Consumers may not realize it, but the U.S. Food and Drug Administration (FDA) currently has no way to track problems with medical devices and drugs that go wrong other than voluntary reporting. Unlike other countries that have drug and device registries, the FDA has an absolute head-in-the sand approach to keeping abreast of metal hip injures or a drug that causes birth defects.
Why is post-approval monitoring important?
In Australia, the country’s National Joint Replacement Registry keeps track of medical devices after they are implanted. As a result, back in 2007, it was the first to report that the DePuy ASR hip had a high revision rate which was a red flag that the hips were failing prematurely, according to a report in the British Medical Journal.
DePuy, the orthopedics division of U.S.- based Johnson & Johnson, received 17 warning from the Australian registry between 2007 and 2009. After receiving the reports, in 2010 DePuy recalled 93,000 ASR hips from the worldwide market.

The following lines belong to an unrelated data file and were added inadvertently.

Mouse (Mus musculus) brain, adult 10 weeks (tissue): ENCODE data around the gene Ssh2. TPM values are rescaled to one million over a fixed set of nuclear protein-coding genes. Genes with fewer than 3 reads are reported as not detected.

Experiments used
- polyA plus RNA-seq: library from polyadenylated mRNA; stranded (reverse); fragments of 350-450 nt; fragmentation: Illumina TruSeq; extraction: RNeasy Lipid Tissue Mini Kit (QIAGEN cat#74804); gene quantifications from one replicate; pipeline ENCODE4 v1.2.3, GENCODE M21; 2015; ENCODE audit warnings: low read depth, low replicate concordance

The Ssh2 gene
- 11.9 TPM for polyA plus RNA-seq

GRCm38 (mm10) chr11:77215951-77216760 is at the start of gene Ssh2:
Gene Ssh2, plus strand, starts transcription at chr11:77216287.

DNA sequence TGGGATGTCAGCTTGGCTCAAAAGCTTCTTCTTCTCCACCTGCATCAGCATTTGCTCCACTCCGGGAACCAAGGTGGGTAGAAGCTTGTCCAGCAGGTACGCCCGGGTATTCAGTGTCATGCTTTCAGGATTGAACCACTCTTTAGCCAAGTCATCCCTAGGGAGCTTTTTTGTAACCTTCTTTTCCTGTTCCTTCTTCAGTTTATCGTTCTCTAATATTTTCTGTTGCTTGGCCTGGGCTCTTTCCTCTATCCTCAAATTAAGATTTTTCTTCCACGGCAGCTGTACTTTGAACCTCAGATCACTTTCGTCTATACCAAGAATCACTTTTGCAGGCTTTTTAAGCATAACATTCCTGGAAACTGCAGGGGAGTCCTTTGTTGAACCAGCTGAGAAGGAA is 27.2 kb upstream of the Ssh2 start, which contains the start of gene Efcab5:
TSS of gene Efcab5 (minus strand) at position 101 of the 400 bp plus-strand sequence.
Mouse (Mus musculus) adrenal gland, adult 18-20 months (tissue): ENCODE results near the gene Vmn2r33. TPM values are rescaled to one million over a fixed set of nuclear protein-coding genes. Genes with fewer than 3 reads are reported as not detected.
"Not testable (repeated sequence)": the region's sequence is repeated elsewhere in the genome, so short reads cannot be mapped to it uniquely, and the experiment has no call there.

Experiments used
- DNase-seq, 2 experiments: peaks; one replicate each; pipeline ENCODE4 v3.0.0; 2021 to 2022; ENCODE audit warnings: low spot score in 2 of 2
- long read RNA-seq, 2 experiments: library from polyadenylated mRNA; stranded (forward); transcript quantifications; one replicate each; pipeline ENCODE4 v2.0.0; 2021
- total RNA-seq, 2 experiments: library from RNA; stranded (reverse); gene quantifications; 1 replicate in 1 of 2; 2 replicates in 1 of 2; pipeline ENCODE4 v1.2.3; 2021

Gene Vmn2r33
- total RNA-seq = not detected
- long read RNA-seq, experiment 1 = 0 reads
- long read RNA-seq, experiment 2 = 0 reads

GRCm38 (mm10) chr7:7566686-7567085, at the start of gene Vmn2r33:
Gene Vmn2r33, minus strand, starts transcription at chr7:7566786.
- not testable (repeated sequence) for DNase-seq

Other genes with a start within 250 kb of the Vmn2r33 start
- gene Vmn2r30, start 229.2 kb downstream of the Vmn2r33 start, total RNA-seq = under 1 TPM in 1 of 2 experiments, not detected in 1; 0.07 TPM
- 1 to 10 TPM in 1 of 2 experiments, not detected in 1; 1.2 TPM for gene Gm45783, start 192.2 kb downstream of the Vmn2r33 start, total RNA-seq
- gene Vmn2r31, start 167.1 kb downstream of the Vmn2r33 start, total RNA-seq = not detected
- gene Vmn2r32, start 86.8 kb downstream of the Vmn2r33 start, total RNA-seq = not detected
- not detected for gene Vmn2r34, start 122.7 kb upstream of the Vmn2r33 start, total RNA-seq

The FDA is now attempting to step up its post-approval monitoring by making it easier for consumers, doctors and health facilities to report complications.
On this 20-year anniversary of the FDA’s MedWatch program, the agency along with AARP, Consumers Union and the National Women’s Health Network has improved the reporting experience to MedWatch by creating a more user-friendly form that most people can read and understand.
Consumers who experience problems with any product the FDA regulates – from cosmetics to energy drinks, from drugs to permanent medical implants – should report the problem to the MedWatch program. This is an obvious improvement from the FDA’s MAUDE data base.
The Manufacturer and User Facility Device Experience (MAUDE) database was intended to become the place where manufacturers, health care providers and facilities and consumers reported “adverse events” or bad outcomes. But one visit to MAUDE would be your last. That’s because it is so difficult and cumbersome to maneuver. The consumer must understand technical regulatory jargon, the category of the implant, lot number etc. – information most consumers do not have.
The truth is MAUDE was so ineffective that years ago the GAO predicted about 1 percent of actual complications were ever reported.
Sort of like a black hole, the MAUDE database has been a less than satisfactory way to track how products perform in real-life situations. It appears the FDA is finally listening, and with some input from consumer groups, will get a better handle on what happens after medical devices are let loose on an unsuspecting public.